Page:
Muscle Fatigue can be subjective or objective in origin.
The Muscle Fatigue or lower leg weakness or the muscle weakness may means different meaning to different people.
The common causes of Muscle Fatigue which are non medical, non pathological and non organic in nature. The muscle is not genuinely weaker but rather only a feeling of fatigue or exhaustion.
Muscle tiredness (asthenia/exhaustion) cause Muscle Fatigue
This Muscle Fatigue is sometimes called asthenia. It is a sense of weariness or exhaustion that you feel when using the muscle. The muscle isn’t genuinely weaker, it can still do its job but it takes you more effort to manage it. It is more of a psychological in origin or that you just simple don’t have the drive to push through.
This type of weakness is often seen in people who have chronic fatigue syndrome, sleep disorders, depression, and chronic medical illnesses such as the heart, lung, and kidney disease. It may be due to a reduction in the speed with which the muscle can get its energy supply, that the fuel refuse to comes in when it must work and push ahead.
Lack of use– need more workout cause Muscle Fatigue
The Muscle Fatigue due to lack of muscle fitness(also known as de-conditioning) is one of the most common causes of muscle weakness. It may occur as a result of an inactive (sedentary) lifestyle. If muscles are not used then the fibers within the muscles are partially replaced with fat. This is not a good news for the people who are lazy to do exercise. Muscle wasting will eventually occur: muscles become less chunky and more floppy. Each fiber is just as strong but there aren’t so many of them and they don’t contract so effectively. So, there is a decrease in the number of the muscle fiber. When you feel them they may be floppy and a little reduced in bulk. The tone is not there. The mass is lost. This leads to easy tiring when you try to do things that would have been easier when the muscles were fit.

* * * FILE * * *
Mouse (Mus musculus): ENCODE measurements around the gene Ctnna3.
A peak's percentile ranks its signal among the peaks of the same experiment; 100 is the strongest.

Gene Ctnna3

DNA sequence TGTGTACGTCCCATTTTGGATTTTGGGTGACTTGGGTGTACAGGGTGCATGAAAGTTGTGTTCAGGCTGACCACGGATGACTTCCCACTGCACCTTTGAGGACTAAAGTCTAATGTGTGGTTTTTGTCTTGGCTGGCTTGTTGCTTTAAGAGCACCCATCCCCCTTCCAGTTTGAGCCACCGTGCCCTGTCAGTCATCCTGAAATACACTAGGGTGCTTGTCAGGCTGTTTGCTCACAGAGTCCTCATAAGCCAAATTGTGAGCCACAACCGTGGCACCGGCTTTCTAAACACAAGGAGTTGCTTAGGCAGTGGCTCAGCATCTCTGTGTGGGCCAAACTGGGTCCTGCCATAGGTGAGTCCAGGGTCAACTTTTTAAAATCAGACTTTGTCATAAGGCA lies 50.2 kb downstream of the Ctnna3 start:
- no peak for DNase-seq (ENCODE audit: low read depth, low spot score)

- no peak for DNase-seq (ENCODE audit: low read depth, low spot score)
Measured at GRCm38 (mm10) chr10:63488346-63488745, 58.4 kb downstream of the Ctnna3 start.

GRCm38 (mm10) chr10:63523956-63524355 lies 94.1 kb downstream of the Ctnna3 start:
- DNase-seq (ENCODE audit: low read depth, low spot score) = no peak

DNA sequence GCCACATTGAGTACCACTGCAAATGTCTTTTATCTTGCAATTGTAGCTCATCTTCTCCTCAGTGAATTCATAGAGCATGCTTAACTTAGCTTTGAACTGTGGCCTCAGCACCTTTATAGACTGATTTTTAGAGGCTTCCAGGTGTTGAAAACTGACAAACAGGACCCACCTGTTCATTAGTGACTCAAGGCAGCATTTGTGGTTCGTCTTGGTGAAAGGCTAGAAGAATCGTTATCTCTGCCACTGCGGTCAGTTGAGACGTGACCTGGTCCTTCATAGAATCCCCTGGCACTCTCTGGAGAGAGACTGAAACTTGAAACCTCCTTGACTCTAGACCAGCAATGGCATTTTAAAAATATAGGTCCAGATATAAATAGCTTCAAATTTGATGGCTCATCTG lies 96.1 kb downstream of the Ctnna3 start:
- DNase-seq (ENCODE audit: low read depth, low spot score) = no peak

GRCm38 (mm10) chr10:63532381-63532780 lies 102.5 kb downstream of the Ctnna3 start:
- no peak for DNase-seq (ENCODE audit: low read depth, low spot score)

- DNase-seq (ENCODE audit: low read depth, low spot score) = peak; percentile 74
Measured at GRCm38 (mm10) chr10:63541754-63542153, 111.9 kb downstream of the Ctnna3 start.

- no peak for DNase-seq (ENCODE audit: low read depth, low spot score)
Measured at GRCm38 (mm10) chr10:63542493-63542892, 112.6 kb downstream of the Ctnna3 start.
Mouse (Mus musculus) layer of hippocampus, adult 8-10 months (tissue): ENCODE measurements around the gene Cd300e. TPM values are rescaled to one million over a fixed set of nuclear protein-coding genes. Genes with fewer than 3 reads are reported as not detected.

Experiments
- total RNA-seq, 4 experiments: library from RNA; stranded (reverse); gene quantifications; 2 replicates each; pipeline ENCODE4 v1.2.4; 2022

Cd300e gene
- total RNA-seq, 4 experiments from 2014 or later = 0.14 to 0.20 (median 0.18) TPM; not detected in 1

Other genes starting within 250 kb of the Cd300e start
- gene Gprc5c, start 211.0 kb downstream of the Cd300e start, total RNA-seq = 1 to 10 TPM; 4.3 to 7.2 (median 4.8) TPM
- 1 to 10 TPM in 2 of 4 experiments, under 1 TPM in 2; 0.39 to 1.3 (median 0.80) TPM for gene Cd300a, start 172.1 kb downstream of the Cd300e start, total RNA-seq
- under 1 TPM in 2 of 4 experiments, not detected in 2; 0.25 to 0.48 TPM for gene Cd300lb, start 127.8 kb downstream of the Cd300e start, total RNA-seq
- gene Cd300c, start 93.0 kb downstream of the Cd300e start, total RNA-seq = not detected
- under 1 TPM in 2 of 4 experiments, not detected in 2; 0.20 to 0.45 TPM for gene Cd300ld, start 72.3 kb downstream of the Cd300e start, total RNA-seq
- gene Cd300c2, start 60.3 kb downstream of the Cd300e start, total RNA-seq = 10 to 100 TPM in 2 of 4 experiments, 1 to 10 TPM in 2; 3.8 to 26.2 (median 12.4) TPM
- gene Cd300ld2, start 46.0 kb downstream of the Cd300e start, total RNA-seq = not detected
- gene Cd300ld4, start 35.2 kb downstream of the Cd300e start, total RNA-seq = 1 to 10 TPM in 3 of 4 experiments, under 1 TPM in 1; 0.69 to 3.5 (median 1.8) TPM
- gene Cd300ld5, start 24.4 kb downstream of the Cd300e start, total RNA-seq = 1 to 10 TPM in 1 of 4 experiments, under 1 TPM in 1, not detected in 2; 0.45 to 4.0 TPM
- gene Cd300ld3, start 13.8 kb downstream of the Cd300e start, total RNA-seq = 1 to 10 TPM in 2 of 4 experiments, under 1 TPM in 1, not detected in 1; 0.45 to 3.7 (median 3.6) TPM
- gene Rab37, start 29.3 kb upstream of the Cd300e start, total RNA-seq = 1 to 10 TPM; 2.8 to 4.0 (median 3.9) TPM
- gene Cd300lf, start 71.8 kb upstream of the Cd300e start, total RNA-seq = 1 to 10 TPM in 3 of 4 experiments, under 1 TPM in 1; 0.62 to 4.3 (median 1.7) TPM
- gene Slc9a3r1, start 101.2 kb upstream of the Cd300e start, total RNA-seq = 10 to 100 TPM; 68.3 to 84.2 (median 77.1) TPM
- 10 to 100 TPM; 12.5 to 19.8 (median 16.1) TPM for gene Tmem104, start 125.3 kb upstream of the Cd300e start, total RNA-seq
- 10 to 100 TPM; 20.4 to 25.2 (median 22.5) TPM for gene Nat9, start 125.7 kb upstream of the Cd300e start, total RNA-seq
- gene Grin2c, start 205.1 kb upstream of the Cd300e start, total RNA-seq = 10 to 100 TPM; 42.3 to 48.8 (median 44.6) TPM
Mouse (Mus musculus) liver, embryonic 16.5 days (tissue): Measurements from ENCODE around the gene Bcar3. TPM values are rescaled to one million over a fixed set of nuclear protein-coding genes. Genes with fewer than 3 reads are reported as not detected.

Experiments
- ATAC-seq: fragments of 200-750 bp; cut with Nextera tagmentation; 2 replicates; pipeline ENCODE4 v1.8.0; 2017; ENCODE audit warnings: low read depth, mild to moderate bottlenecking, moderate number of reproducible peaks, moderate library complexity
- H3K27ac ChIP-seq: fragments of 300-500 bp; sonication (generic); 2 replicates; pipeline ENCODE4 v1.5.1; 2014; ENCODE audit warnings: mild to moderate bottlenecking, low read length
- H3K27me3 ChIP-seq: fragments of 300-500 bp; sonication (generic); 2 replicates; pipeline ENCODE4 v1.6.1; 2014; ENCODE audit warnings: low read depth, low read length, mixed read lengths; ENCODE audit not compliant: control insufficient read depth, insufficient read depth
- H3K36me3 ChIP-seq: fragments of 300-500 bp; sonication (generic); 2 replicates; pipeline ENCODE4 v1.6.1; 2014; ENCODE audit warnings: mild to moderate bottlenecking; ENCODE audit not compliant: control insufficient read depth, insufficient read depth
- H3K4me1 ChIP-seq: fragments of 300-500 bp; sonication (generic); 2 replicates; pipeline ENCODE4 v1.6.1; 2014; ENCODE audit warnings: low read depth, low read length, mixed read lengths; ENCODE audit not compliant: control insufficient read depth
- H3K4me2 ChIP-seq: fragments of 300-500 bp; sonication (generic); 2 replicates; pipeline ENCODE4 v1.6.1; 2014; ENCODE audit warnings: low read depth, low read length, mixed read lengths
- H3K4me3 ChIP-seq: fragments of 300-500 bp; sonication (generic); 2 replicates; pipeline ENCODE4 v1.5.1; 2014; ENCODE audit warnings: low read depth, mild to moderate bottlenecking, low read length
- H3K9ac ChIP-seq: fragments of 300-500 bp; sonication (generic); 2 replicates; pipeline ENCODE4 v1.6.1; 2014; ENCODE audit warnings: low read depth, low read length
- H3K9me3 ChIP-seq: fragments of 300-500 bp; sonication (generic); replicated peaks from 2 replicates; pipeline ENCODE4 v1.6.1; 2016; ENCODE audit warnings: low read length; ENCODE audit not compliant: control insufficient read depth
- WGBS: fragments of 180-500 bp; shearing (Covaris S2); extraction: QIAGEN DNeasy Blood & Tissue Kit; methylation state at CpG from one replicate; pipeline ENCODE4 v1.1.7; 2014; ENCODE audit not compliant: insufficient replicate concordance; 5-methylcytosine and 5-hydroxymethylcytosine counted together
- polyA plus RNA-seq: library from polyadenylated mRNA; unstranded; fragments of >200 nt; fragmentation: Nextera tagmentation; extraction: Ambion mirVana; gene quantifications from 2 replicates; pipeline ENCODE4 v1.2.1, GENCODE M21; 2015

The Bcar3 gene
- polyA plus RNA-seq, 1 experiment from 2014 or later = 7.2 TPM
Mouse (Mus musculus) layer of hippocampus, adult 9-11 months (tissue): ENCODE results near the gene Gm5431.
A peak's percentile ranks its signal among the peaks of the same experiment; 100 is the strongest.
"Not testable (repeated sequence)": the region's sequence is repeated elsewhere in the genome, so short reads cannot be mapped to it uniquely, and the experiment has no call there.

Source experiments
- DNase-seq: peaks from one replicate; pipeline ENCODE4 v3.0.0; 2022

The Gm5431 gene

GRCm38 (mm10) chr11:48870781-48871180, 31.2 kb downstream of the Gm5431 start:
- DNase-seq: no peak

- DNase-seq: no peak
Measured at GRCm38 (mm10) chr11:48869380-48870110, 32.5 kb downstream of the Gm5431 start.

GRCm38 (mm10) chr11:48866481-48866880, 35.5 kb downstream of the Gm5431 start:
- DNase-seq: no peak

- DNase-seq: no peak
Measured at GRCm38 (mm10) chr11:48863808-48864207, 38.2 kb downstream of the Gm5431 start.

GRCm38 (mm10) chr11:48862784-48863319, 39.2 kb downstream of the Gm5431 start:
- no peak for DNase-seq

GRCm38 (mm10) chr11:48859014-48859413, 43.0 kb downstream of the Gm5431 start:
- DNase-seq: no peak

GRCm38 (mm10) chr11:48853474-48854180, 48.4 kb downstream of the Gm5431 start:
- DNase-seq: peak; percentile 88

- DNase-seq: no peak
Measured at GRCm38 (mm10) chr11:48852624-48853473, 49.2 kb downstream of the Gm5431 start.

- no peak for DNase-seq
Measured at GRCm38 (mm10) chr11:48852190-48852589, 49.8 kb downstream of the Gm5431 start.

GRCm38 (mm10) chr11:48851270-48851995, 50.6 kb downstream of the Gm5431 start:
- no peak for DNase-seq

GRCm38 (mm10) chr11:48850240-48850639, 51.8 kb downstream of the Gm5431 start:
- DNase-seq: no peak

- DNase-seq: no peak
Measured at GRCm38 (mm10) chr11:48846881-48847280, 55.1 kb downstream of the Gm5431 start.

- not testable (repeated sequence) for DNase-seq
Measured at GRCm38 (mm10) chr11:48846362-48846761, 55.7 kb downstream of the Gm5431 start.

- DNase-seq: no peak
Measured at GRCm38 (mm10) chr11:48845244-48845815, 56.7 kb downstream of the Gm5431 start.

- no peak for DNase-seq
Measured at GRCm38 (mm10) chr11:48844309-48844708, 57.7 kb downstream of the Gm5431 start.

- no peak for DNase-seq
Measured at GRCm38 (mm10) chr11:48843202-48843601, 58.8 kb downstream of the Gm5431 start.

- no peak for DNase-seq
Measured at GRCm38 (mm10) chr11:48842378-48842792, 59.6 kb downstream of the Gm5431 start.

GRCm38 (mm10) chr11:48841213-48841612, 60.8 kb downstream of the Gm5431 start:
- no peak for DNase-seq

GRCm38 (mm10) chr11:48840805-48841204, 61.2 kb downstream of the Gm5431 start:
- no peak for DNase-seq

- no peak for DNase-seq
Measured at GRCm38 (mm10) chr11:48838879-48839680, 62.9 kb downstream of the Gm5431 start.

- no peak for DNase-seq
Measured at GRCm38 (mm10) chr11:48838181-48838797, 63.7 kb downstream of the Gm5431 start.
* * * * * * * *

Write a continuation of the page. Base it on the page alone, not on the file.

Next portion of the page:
The good news is that this condition is reversible with sensible, regular exercise regimes. It gets worse and more marked with increasing age. Aging is the culprit even if you exercise more in the elderly or when people are into their fifties, sixties.
Muscle power is greatest and recovery times are shortest in our 20s and 30s. This is why most great athletes are in this age range. Once crossing into the thirties, most professional athletes have retired. Not many Olympian are in this age. However, building of muscles through regular exercise can be done at any age.
Not that many successful long-distance runners are aged over 40. Muscle tolerance for prolonged activity such as marathon running remains high for longer than the powerful, short-burst activities like sprinting.
It’s always good to stay fit, whatever your age. Recovery from muscle and tendon injury, however, also becomes slower with increasing age.
You must always gives sufficient time for warming up before a vigorous exercise. Always start with a regime suitable for a new starter or appropriate for the age group. At whatever age you decide to improve your fitness, a sensible training regime is essential. You need advice from trainers or physiotherapists, to prevent injury to muscles which, at least at first, may not perform as well as you hope.
Ageing cause Muscle Fatigue
As we age, our muscles tend to lose strength and bulk and they become weaker and Muscle Fatigue. Whilst most people accept this as the natural consequence of age – particularly great age – it is frustrating to be unable to do the things you could manage when younger. However, exercise is still beneficial and it is still possible to increase muscle power and strength with a careful and safe exercise routine.
My personal experience is that exercise even for a short time in the morning or evening helps to tone up the muscle and training it , tuning it to have a higher level of energy.
Injury recovery times are much longer with great age, balance is often impaired and thinner bones are easily broken. So, supervision is sensible, especially at first.
Muscle ‘fatigability’ cause Muscle Fatigue
Some Muscle Fatigue or muscle tiredness is mainly due to muscle ‘fatigability’ – the muscle starts off normally but tires very quickly and takes longer to recover than normal. This is rather a pathological condition.
Muscle Fatigue can be treated by a number of ways:
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